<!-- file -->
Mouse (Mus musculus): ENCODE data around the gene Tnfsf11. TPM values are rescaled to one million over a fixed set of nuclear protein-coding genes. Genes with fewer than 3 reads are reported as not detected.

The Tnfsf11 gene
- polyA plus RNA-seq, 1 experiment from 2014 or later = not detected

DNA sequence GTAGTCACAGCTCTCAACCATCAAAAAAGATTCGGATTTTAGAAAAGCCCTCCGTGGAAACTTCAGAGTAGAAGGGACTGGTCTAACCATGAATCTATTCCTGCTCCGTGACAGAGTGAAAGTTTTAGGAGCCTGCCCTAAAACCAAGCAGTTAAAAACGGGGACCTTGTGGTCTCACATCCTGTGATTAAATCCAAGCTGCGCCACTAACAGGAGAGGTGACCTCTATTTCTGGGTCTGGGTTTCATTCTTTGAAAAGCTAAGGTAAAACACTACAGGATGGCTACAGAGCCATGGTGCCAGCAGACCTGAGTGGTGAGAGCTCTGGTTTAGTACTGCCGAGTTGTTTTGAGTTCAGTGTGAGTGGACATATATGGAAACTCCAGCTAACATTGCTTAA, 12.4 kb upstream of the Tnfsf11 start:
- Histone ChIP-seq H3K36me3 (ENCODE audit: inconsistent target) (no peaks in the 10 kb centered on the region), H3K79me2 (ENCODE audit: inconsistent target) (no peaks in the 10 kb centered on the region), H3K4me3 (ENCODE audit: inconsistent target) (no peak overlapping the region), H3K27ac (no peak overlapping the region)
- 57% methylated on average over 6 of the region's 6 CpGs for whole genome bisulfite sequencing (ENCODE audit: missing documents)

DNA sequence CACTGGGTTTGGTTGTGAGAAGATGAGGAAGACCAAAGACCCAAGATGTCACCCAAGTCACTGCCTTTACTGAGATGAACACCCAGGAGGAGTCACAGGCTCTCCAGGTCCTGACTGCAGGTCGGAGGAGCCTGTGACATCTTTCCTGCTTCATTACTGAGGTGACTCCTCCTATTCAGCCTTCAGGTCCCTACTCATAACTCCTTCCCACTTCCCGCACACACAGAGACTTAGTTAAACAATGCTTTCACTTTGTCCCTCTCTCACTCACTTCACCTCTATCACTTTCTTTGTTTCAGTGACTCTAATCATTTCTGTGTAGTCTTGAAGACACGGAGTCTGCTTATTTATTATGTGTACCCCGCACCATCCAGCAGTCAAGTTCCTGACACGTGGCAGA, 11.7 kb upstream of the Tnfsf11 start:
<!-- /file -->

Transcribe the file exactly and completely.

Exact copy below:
Mouse (Mus musculus): ENCODE data around the gene Tnfsf11. TPM values are rescaled to one million over a fixed set of nuclear protein-coding genes. Genes with fewer than 3 reads are reported as not detected.

The Tnfsf11 gene
- polyA plus RNA-seq, 1 experiment from 2014 or later = not detected

DNA sequence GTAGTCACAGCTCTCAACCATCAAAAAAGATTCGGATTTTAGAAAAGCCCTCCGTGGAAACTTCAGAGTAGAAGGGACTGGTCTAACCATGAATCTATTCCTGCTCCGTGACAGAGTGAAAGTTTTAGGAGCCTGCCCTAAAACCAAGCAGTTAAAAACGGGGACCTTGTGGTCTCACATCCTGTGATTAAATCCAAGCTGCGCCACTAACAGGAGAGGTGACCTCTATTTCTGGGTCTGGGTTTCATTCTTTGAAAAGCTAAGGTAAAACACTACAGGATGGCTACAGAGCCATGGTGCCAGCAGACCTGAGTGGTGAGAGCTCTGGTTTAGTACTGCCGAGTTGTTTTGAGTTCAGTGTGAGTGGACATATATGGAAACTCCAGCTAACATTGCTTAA, 12.4 kb upstream of the Tnfsf11 start:
- Histone ChIP-seq H3K36me3 (ENCODE audit: inconsistent target) (no peaks in the 10 kb centered on the region), H3K79me2 (ENCODE audit: inconsistent target) (no peaks in the 10 kb centered on the region), H3K4me3 (ENCODE audit: inconsistent target) (no peak overlapping the region), H3K27ac (no peak overlapping the region)
- 57% methylated on average over 6 of the region's 6 CpGs for whole genome bisulfite sequencing (ENCODE audit: missing documents)

DNA sequence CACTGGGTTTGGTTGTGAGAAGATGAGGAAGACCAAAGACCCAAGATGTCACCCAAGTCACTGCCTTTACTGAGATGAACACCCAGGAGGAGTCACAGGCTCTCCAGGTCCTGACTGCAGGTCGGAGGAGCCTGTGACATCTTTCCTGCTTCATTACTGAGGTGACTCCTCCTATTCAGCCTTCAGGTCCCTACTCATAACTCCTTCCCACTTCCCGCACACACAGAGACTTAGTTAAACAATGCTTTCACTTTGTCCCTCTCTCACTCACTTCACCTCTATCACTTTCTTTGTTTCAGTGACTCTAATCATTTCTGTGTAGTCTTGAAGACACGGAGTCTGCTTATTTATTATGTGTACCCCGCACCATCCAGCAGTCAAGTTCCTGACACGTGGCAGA, 11.7 kb upstream of the Tnfsf11 start: